International Association for Cryptologic Research

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22 July 2021

Jiaxin Pan, Benedikt Wagner
ePrint Report ePrint Report
We construct a short and adaptively secure identity-based signature scheme tightly based on the well-known Short Integer Solution (SIS) assumption. Although identity-based signature schemes can be tightly constructed from either standard signature schemes against adaptive corruptions in the multi-user setting or a two-level hierarchical identity-based encryption scheme, neither of them is known with short signature size and tight security based on the SIS assumption. Here ``short'' means the signature size is independent of the message length, which is in contrast to the tree-based (tight) signatures. Our approach consists of two steps: Firstly, we give two generic transformations (one with random oracles and the other without) from non-adaptively secure identity-based signature schemes to adaptively secure ones tightly. Our idea extends the similar transformation for digital signature schemes. Secondly, we construct a non-adaptively secure identity-based signature scheme based on the SIS assumption in the random oracle model.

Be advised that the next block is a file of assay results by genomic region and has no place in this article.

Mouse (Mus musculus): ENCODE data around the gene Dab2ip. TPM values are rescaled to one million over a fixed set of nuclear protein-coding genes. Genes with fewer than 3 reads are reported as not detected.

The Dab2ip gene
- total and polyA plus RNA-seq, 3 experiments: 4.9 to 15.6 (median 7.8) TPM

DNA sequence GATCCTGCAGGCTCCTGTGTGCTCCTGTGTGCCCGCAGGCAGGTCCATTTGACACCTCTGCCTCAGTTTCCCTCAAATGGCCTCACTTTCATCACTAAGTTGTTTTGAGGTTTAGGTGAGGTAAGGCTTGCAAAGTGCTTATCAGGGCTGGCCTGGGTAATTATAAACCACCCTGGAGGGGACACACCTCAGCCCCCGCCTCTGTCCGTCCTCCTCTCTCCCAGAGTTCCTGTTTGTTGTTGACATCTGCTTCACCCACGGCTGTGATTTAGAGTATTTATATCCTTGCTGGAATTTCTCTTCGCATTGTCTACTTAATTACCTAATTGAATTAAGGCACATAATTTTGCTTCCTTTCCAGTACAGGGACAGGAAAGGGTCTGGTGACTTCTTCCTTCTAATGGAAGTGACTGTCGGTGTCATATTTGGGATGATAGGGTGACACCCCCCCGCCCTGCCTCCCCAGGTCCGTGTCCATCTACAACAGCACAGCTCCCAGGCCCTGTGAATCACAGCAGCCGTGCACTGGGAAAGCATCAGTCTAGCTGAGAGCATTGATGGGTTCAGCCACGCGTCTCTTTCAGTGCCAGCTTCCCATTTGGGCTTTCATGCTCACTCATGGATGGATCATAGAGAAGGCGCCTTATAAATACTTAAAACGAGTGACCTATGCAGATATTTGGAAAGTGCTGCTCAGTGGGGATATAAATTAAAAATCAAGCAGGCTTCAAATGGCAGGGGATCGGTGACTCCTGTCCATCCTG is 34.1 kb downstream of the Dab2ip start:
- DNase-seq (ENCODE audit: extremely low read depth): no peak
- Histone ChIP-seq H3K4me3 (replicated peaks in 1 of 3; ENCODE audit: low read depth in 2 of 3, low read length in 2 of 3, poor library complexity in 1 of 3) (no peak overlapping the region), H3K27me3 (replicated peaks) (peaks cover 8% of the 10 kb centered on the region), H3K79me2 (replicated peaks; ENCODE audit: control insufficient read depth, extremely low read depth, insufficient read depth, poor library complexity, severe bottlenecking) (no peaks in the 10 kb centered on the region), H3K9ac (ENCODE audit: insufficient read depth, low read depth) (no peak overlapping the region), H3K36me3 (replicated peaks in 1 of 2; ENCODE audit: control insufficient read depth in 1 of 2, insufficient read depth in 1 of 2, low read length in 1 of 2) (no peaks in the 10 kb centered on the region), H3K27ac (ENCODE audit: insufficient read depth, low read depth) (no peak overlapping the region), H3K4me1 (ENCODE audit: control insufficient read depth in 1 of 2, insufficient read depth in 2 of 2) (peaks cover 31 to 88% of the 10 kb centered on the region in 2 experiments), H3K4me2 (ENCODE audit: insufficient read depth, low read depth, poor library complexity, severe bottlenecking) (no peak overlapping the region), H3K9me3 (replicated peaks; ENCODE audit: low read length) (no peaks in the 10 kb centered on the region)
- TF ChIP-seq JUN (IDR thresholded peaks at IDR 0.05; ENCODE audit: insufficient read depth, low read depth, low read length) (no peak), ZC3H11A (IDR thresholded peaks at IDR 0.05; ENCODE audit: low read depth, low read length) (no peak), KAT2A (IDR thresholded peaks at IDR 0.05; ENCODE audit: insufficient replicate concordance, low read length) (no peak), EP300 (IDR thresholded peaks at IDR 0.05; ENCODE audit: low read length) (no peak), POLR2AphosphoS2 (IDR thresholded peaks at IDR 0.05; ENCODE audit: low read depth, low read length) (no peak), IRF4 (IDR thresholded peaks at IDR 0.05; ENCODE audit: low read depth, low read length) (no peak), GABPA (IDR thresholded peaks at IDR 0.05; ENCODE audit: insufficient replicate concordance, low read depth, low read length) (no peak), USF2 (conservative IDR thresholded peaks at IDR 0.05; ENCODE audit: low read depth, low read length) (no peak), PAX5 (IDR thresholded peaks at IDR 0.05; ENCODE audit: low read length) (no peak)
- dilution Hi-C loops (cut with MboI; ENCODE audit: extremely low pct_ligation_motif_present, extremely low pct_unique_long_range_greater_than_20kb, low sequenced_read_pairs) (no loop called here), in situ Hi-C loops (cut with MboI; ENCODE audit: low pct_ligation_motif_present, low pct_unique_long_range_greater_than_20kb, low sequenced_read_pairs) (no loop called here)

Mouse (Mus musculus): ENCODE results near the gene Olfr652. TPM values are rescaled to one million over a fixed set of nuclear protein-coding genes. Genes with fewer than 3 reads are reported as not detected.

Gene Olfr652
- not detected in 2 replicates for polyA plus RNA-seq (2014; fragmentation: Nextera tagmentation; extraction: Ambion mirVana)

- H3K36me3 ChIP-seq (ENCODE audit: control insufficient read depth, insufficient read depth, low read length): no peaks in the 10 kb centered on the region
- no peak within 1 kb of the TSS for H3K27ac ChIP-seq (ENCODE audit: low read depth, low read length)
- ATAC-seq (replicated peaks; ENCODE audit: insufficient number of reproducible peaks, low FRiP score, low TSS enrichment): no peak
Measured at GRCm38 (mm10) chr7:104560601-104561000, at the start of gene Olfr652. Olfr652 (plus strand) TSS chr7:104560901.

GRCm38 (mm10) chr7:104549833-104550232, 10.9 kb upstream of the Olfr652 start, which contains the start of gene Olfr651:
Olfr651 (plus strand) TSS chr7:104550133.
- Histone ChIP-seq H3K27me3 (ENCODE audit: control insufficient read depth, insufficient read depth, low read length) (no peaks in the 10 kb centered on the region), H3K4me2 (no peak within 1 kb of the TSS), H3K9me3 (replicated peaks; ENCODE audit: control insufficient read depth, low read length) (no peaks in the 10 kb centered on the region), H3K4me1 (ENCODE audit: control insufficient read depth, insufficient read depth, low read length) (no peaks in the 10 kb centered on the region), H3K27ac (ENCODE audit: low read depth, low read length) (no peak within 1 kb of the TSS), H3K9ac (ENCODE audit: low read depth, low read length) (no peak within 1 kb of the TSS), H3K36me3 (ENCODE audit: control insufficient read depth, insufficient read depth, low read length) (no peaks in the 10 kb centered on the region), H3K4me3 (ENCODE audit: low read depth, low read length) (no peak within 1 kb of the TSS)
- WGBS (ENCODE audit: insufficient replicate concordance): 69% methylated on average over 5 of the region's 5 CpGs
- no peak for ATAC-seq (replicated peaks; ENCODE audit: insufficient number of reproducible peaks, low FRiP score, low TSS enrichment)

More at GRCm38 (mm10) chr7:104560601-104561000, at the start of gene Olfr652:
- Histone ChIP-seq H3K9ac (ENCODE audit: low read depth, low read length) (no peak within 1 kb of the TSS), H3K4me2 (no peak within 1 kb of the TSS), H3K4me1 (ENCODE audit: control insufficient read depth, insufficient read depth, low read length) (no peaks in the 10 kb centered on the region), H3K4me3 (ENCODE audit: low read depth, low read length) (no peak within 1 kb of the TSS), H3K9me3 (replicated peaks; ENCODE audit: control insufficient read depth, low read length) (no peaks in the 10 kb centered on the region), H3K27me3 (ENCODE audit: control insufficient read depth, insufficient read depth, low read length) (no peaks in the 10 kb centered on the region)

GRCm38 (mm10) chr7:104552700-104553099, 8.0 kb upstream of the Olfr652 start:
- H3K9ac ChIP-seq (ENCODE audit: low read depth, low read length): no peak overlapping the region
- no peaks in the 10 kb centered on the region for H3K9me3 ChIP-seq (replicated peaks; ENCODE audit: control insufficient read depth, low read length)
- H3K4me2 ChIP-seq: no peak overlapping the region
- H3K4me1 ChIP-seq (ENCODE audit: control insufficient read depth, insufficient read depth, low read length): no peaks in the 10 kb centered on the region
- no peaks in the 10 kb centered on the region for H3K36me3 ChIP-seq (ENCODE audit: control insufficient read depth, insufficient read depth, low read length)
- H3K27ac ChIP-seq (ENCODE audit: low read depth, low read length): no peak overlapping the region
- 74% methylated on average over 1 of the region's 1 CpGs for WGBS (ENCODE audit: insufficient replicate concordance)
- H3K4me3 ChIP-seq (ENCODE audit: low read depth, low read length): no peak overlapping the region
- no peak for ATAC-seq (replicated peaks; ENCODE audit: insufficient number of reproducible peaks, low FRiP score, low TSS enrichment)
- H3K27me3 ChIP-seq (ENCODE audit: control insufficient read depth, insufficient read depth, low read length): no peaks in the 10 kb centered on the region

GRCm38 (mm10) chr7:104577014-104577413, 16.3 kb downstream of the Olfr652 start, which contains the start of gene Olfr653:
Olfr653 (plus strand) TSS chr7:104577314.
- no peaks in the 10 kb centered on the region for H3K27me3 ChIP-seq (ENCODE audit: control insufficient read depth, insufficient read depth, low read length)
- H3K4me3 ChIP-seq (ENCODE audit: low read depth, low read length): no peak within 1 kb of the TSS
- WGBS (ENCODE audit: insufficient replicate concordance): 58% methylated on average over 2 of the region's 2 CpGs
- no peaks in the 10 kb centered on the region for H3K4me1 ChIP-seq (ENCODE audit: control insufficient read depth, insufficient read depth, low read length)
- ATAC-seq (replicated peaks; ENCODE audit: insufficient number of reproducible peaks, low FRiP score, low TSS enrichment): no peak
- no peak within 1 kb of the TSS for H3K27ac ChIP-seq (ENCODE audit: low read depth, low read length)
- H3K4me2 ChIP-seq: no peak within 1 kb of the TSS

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Aniruddha Biswas, Palash Sarkar
ePrint Report ePrint Report
The influence of a set of variables on a Boolean function has three separate definitions in the literature, the first due to Ben-Or and Linial (1989), the second due to Fischer et al. (2002) and Blais (2009) and the third due to Tal (2017). The goal of the present work is to carry out a comprehensive study of the notion of influence of a set of variables on a Boolean function. To this end, we introduce a definition of this notion using the auto-correlation function. A modification of the definition leads to the notion of pseudo-influence. Somewhat surprisingly, it turns out that the auto-correlation based definition of influence is equivalent to the definition introduced by Fischer et al. (2002) and Blais (2009) and the notion of pseudo-influence is equivalent to the definition of influence considered by Tal (2017). Extensive analysis of influence and pseduo-influence as well as the Ben-Or and Linial notion of influence is carried out and the relations between these notions are established.